- The changes wouldn't take effect until 2017 or 2018, but banks need to start getting ready to amass data now, says Sageworks, as they'll "need a lot more granular data" on individual loans - three or four years worth - to deal with the new regime.
- The new rule would require banks to record losses based on future projections of loans going bad, rather than the current practice of waiting to record losses until they actually occur.
- ETFs: KRE, KBE, IAT, KBWB, RKH, QABA, KRU, KBWR, PSCF, KRS
Thu, Jun. 26, 3:11 PM
- "Five years ago, if the risk group recommended against a strategy or product, it might just be one part of a debate," says Wells Fargo (WFC -0.4%) chief risk officer Michael Loughlin. Now, "when we say no, it's usually no."
- The naysayers are gaining power and multiplying across the banking industry as lenders bow to pressure from regulators to simplify and make safer their operations in the hope of preventing the next financial collapse. For its part, Wells has 2.3K employees in its core risk-management department, up from 1.7K two years ago, and the unit's annual budget has doubled to $500M over that period. Earlier this year, Goldman Sachs (GS -0.2%) made its chief risk officer part of the trader/rainmaker-dominated company management committee for the first time ever.
- The changes are expensive and come at a time of sluggish loan growth and trading revenue, but the banks have no choice as regulators wield the power given them by Dodd-Frank.
- KeyCorp (KEY +0.1%), for instance, used to pay loan officers for meeting profit goals. Now those bonuses can be lost if their work falls short of new risk-management standards. It's no doubt one factor behind sharply lower loan commitments for construction and real-estate development.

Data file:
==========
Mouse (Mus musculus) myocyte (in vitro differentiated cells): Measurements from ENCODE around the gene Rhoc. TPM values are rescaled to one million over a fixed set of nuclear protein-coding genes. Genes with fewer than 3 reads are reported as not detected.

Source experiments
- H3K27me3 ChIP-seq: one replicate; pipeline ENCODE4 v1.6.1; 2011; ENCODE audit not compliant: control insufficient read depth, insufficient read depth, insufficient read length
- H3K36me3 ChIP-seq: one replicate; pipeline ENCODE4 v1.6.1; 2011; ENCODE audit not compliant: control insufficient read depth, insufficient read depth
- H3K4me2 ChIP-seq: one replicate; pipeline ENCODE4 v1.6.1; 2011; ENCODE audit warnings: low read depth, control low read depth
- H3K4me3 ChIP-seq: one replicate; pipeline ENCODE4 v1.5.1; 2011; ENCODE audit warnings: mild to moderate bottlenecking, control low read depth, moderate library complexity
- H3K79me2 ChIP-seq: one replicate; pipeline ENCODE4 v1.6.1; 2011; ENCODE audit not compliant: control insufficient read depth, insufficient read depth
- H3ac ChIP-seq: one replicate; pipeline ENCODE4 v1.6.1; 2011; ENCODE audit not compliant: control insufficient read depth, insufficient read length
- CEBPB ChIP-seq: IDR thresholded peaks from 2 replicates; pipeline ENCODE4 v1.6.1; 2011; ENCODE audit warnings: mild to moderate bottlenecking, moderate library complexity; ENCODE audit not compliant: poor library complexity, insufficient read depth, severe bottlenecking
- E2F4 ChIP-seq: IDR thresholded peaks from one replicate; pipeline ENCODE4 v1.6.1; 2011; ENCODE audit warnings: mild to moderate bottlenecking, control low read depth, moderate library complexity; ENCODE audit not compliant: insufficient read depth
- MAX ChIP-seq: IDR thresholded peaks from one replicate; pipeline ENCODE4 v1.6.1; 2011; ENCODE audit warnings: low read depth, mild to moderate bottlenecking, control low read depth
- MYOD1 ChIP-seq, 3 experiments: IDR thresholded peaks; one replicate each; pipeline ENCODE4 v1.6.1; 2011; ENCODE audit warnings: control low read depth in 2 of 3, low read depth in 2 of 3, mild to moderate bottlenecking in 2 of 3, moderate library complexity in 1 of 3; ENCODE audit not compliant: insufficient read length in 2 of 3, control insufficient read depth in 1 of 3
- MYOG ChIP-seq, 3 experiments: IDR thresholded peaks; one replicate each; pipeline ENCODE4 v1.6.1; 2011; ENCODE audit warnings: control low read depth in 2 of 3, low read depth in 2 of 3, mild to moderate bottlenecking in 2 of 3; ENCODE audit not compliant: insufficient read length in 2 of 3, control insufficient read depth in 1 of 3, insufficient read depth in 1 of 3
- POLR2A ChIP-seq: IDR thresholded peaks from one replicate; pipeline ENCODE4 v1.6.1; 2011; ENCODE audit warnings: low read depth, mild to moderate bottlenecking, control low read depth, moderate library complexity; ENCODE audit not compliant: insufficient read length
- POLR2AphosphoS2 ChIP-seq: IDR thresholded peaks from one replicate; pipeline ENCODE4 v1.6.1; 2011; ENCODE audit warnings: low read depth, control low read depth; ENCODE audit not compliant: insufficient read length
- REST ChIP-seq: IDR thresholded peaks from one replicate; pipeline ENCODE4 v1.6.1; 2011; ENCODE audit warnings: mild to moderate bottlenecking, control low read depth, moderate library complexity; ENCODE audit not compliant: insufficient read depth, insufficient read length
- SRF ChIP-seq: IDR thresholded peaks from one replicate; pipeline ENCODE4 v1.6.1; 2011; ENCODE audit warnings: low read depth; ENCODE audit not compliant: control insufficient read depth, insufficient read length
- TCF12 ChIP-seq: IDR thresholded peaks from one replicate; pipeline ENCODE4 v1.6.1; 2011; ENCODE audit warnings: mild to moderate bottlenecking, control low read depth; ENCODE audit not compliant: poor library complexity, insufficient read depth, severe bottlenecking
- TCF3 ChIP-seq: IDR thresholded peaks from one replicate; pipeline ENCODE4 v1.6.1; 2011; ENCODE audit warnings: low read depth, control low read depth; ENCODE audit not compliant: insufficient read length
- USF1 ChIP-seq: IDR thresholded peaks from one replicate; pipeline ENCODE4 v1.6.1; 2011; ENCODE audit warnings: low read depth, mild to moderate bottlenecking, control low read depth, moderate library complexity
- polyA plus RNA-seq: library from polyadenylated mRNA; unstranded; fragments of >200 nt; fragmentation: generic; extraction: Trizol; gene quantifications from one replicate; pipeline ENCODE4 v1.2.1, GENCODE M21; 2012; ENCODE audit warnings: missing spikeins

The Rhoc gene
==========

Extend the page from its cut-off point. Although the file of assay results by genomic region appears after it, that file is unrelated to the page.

- ETFs: XLF, FAS, FAZ, UYG, KRE, VFH, KBE, IYF, IAI, IAT, SEF, IYG, FXO, KBWB, FNCL, RKH, QABA, FINU, KCE, KRU, KBWR, RWW, RYF, KRS, KBWC, FINZ
Wed, Jun. 25, 2:52 PM
- The quest for yield is winning out over regulator efforts to clamp down on risky lending, as an OCC report finds signs of rising credit risk in the banks. The agency notes two areas in particular - leveraged loans and indirect auto loans.
- Leveraged loans are essentially the banker version of high-yield bonds and indirect auto loans are banks financing car loans through an auto dealer.
- 2013's issuance of covenant-lite leveraged loans - which strip away some protection for the lenders - hit $258B in 2013, about equal to the total amount issued between 1997 and 2012.
- "Banks are looking for asset classes that performed better during the last crisis," says the OCC's Darrin Benhart. "The concern of course is that the previous crisis is not always the best indicator of what issues may happen next."
- Full report
- ETFs: XLF, FAS, FAZ, UYG, KRE, VFH, KBE, IYF, IAT, SEF, IYG, FXO, KBWB, FNCL, RKH, FINU, QABA, KRU, KBWR, RWW, RYF, KRS, FINZ
Wed, May. 28, 2:16 PM
- The agency will have fewer of its people stationed in the offices of the largest U.S. banks, instead bringing the workers back to OCC offices where they can develop a broader perspective on what may be happening in the financial system.
- The move comes after Comptroller Thomas Curry - who took the reins in 2012 - brought in external consultants to review the OCC's examination program which failed to sniff out much in the way of systemic risk ahead of the financial crisis.